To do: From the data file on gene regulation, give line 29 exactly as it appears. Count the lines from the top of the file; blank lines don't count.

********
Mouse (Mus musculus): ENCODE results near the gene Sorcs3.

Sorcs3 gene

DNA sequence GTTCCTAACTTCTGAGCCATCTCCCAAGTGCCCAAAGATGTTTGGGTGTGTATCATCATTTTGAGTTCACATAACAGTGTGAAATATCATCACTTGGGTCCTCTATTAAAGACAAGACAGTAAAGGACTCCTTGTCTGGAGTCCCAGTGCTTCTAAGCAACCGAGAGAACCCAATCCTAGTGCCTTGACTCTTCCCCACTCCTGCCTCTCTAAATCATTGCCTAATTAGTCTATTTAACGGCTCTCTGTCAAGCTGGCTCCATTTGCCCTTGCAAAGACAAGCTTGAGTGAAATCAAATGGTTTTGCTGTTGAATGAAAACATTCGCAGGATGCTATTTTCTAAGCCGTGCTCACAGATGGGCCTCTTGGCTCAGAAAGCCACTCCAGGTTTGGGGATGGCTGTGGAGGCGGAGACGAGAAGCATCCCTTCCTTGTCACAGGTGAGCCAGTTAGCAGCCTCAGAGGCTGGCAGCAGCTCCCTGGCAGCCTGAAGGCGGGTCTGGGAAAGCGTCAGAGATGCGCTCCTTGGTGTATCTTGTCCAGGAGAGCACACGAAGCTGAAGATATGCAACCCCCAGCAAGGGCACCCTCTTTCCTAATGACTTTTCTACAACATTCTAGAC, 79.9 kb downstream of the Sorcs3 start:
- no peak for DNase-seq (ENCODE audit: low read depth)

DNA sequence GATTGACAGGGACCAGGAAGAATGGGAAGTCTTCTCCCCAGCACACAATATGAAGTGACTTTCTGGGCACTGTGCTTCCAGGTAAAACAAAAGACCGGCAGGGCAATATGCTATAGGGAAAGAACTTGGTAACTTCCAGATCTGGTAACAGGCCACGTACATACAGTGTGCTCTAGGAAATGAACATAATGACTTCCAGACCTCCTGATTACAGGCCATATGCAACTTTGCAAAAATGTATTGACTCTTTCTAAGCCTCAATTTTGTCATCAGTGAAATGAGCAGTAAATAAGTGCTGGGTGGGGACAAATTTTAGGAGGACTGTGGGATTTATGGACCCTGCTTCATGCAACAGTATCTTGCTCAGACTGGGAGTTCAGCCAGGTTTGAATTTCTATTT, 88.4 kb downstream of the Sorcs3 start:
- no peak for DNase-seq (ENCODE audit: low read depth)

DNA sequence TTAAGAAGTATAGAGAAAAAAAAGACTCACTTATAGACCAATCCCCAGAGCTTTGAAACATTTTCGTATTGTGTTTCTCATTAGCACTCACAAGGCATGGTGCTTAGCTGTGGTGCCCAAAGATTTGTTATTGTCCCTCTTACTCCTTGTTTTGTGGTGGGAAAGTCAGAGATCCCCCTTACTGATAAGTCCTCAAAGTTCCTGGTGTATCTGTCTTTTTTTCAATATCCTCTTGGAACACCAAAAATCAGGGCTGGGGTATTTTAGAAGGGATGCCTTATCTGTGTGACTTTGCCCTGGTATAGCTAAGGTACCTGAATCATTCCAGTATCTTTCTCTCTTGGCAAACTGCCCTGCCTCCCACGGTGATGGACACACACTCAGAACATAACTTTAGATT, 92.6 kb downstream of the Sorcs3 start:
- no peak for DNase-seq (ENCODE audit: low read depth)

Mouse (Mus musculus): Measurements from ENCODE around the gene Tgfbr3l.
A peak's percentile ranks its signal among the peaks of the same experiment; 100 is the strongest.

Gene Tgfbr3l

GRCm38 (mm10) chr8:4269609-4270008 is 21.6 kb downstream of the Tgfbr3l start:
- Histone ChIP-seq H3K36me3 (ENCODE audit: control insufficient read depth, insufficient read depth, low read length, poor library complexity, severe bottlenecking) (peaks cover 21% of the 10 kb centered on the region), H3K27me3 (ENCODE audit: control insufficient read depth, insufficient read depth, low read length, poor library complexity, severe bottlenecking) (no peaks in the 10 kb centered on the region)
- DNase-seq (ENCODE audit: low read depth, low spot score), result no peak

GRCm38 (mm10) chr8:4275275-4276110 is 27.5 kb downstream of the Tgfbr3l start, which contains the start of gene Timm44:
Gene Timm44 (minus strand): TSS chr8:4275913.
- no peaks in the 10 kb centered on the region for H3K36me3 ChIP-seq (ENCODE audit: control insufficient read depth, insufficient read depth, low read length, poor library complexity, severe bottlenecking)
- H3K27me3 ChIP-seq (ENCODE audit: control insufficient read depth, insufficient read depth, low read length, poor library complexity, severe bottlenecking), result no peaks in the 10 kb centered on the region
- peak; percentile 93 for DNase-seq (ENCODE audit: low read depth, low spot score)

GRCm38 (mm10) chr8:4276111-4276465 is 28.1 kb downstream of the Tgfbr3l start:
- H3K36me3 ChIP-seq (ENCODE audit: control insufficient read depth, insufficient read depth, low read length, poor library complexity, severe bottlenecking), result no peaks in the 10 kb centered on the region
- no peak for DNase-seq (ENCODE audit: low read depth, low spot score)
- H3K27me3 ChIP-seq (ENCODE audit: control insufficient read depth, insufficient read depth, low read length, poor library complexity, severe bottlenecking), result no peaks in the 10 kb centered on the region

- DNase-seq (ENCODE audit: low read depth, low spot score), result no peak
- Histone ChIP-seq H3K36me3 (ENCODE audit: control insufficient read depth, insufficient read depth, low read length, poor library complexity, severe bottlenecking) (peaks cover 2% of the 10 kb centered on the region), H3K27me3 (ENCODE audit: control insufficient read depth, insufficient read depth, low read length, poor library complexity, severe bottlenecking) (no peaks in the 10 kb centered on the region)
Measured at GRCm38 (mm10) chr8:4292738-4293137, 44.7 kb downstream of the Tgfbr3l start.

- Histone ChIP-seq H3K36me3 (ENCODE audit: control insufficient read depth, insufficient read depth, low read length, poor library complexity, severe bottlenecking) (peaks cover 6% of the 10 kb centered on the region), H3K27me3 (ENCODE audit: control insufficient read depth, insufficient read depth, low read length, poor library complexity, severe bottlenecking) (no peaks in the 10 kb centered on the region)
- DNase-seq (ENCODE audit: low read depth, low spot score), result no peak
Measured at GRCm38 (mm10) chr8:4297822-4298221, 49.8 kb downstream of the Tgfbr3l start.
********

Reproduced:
Measured at GRCm38 (mm10) chr8:4297822-4298221, 49.8 kb downstream of the Tgfbr3l start.